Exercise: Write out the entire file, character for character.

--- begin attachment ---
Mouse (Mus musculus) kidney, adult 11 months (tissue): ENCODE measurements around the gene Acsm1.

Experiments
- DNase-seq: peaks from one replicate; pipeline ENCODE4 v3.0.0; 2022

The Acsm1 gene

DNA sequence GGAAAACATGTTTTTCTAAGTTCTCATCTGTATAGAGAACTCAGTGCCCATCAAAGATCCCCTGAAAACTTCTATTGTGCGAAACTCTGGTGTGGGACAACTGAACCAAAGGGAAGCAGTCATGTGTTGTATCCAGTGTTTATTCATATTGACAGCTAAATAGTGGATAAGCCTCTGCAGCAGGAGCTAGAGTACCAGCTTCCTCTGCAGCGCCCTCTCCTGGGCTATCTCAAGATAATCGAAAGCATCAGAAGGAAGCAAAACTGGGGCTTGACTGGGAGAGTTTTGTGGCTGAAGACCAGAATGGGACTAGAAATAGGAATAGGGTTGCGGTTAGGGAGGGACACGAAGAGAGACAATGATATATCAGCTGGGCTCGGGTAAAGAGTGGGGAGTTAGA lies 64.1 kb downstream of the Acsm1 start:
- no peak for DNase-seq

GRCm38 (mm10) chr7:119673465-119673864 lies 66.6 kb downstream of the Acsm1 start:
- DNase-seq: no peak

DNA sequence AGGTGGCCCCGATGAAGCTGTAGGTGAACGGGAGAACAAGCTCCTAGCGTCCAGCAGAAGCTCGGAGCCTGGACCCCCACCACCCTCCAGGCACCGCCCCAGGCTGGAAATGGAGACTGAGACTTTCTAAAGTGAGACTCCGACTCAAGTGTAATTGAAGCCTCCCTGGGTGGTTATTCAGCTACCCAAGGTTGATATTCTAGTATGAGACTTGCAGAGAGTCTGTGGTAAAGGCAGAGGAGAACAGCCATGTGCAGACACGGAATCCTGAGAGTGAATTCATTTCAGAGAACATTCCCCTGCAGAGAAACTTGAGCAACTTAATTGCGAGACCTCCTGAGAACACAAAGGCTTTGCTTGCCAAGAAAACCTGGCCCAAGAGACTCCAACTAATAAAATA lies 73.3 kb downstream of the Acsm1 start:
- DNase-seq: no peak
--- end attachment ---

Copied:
Mouse (Mus musculus) kidney, adult 11 months (tissue): ENCODE measurements around the gene Acsm1.

Experiments
- DNase-seq: peaks from one replicate; pipeline ENCODE4 v3.0.0; 2022

The Acsm1 gene

DNA sequence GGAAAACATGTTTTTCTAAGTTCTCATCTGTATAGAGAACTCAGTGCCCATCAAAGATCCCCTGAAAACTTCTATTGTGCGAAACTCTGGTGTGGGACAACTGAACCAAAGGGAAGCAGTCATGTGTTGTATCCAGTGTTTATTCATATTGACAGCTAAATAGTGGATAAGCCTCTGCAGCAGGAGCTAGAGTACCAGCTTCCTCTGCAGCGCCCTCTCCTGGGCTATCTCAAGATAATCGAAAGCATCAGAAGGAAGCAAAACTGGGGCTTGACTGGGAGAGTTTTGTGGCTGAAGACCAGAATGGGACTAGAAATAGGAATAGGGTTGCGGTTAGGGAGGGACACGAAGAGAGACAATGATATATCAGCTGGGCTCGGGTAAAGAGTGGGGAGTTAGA lies 64.1 kb downstream of the Acsm1 start:
- no peak for DNase-seq

GRCm38 (mm10) chr7:119673465-119673864 lies 66.6 kb downstream of the Acsm1 start:
- DNase-seq: no peak

DNA sequence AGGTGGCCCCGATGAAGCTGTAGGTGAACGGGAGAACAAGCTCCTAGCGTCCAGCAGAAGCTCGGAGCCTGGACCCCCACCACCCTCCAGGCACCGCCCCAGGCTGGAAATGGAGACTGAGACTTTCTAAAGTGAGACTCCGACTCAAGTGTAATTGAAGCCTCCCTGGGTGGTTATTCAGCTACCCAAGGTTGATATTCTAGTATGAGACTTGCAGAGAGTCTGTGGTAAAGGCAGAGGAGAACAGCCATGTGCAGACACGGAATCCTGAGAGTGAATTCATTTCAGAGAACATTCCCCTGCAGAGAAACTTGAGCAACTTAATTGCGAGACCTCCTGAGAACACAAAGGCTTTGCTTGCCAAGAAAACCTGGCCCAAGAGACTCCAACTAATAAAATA lies 73.3 kb downstream of the Acsm1 start:
- DNase-seq: no peak